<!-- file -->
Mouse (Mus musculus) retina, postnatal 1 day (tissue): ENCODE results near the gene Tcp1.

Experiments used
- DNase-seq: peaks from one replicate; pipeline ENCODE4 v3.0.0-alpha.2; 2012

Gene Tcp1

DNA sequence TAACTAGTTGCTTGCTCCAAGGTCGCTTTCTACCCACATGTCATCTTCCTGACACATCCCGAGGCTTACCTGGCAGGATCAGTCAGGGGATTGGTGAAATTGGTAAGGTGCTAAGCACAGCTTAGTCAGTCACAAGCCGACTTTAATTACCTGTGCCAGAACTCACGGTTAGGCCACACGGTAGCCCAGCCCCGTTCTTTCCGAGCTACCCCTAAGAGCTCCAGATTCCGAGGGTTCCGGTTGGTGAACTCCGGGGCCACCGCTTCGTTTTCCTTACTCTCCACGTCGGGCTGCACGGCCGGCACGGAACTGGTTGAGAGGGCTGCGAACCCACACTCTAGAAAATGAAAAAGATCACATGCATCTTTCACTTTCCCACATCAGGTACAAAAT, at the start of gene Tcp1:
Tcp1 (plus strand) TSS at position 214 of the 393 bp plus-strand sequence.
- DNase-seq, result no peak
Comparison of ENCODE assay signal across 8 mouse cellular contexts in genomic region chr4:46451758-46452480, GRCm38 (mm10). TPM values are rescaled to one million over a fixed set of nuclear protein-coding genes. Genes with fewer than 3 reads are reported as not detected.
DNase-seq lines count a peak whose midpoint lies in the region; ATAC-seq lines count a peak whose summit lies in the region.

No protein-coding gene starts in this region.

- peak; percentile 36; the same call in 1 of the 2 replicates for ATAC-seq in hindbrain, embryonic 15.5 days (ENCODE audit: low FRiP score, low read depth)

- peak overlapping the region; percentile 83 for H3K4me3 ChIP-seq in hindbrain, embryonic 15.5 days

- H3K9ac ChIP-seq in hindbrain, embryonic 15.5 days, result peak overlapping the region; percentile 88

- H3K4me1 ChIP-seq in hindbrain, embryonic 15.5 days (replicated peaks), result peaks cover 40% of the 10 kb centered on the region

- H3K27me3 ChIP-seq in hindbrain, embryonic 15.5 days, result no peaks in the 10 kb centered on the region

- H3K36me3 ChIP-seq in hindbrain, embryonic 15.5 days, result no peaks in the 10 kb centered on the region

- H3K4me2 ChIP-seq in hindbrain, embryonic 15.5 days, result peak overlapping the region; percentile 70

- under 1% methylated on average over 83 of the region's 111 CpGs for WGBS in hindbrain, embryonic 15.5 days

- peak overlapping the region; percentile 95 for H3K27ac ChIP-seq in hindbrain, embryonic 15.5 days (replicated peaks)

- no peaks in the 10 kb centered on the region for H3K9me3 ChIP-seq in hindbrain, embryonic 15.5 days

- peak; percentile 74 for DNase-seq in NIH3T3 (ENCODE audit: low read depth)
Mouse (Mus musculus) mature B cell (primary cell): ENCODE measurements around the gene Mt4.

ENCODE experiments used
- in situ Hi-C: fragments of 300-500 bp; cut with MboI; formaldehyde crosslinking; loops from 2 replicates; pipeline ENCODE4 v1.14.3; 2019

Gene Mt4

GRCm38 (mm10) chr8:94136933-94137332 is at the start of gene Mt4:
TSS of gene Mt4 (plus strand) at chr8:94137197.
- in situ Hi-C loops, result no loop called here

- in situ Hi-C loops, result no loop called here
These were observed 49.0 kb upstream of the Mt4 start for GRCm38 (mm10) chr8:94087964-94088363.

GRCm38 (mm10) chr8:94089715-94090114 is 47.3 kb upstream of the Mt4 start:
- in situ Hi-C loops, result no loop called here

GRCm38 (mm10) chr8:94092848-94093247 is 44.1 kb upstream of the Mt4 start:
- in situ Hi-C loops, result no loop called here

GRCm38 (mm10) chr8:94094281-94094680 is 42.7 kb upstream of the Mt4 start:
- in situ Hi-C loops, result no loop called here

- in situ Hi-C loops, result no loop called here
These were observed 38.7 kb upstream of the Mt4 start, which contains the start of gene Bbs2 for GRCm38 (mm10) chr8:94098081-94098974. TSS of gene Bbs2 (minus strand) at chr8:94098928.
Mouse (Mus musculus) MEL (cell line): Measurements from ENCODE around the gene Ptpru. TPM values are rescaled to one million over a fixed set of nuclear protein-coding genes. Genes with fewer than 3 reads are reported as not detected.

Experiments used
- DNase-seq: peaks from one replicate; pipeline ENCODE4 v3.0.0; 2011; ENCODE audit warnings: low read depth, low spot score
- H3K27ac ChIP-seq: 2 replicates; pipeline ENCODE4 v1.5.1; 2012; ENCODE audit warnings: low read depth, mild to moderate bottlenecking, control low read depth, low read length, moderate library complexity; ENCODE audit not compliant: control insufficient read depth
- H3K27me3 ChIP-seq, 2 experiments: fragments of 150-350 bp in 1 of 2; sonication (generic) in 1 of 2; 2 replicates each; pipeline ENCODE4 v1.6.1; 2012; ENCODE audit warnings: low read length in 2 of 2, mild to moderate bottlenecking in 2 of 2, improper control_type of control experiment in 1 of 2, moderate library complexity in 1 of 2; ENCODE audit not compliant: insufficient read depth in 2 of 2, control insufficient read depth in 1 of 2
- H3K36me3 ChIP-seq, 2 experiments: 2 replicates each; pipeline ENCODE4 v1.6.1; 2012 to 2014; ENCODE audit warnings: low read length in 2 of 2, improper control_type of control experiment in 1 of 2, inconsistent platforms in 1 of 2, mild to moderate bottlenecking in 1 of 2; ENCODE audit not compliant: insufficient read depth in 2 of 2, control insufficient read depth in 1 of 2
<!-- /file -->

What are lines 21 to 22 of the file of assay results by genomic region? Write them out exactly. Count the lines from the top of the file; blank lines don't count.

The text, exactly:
- peak; percentile 74 for DNase-seq in NIH3T3 (ENCODE audit: low read depth)
Mouse (Mus musculus) mature B cell (primary cell): ENCODE measurements around the gene Mt4.